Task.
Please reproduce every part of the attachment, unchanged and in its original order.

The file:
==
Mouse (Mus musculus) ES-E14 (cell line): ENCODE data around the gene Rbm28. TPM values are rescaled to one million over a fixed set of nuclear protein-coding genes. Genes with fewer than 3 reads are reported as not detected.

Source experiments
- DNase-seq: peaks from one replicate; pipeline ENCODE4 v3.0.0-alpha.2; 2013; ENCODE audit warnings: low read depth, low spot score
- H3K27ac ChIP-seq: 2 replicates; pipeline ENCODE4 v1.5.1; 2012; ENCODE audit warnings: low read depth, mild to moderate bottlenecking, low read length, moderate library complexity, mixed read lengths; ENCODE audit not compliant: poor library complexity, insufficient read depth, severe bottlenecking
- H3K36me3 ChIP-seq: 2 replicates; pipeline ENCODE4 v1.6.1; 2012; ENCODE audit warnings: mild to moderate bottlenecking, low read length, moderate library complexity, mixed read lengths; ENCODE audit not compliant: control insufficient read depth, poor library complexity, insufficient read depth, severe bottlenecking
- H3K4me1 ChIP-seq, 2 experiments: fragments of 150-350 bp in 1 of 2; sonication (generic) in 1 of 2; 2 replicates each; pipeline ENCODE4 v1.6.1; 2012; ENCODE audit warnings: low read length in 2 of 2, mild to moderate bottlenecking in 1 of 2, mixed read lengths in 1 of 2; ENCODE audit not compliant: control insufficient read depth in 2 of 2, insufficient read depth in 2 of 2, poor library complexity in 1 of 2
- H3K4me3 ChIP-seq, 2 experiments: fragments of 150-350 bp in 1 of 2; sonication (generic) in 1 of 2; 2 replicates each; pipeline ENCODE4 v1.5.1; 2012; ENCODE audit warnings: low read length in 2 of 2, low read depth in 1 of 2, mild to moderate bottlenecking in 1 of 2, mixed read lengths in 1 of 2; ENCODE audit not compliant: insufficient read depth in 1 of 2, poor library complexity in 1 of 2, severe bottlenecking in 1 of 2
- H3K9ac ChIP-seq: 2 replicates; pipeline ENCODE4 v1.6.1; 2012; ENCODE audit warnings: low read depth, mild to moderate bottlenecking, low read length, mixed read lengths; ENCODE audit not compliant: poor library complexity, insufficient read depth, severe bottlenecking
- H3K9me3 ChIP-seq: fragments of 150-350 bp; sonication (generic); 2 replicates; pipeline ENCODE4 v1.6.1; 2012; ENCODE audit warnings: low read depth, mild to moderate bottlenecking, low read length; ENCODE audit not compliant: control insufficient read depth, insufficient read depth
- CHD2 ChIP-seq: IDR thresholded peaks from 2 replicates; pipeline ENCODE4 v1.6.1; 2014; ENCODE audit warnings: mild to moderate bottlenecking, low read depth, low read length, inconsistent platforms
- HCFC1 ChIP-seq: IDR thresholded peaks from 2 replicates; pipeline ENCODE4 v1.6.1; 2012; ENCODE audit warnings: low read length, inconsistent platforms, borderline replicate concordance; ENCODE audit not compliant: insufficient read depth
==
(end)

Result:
Mouse (Mus musculus) ES-E14 (cell line): ENCODE data around the gene Rbm28. TPM values are rescaled to one million over a fixed set of nuclear protein-coding genes. Genes with fewer than 3 reads are reported as not detected.

Source experiments
- DNase-seq: peaks from one replicate; pipeline ENCODE4 v3.0.0-alpha.2; 2013; ENCODE audit warnings: low read depth, low spot score
- H3K27ac ChIP-seq: 2 replicates; pipeline ENCODE4 v1.5.1; 2012; ENCODE audit warnings: low read depth, mild to moderate bottlenecking, low read length, moderate library complexity, mixed read lengths; ENCODE audit not compliant: poor library complexity, insufficient read depth, severe bottlenecking
- H3K36me3 ChIP-seq: 2 replicates; pipeline ENCODE4 v1.6.1; 2012; ENCODE audit warnings: mild to moderate bottlenecking, low read length, moderate library complexity, mixed read lengths; ENCODE audit not compliant: control insufficient read depth, poor library complexity, insufficient read depth, severe bottlenecking
- H3K4me1 ChIP-seq, 2 experiments: fragments of 150-350 bp in 1 of 2; sonication (generic) in 1 of 2; 2 replicates each; pipeline ENCODE4 v1.6.1; 2012; ENCODE audit warnings: low read length in 2 of 2, mild to moderate bottlenecking in 1 of 2, mixed read lengths in 1 of 2; ENCODE audit not compliant: control insufficient read depth in 2 of 2, insufficient read depth in 2 of 2, poor library complexity in 1 of 2
- H3K4me3 ChIP-seq, 2 experiments: fragments of 150-350 bp in 1 of 2; sonication (generic) in 1 of 2; 2 replicates each; pipeline ENCODE4 v1.5.1; 2012; ENCODE audit warnings: low read length in 2 of 2, low read depth in 1 of 2, mild to moderate bottlenecking in 1 of 2, mixed read lengths in 1 of 2; ENCODE audit not compliant: insufficient read depth in 1 of 2, poor library complexity in 1 of 2, severe bottlenecking in 1 of 2
- H3K9ac ChIP-seq: 2 replicates; pipeline ENCODE4 v1.6.1; 2012; ENCODE audit warnings: low read depth, mild to moderate bottlenecking, low read length, mixed read lengths; ENCODE audit not compliant: poor library complexity, insufficient read depth, severe bottlenecking
- H3K9me3 ChIP-seq: fragments of 150-350 bp; sonication (generic); 2 replicates; pipeline ENCODE4 v1.6.1; 2012; ENCODE audit warnings: low read depth, mild to moderate bottlenecking, low read length; ENCODE audit not compliant: control insufficient read depth, insufficient read depth
- CHD2 ChIP-seq: IDR thresholded peaks from 2 replicates; pipeline ENCODE4 v1.6.1; 2014; ENCODE audit warnings: mild to moderate bottlenecking, low read depth, low read length, inconsistent platforms
- HCFC1 ChIP-seq: IDR thresholded peaks from 2 replicates; pipeline ENCODE4 v1.6.1; 2012; ENCODE audit warnings: low read length, inconsistent platforms, borderline replicate concordance; ENCODE audit not compliant: insufficient read depth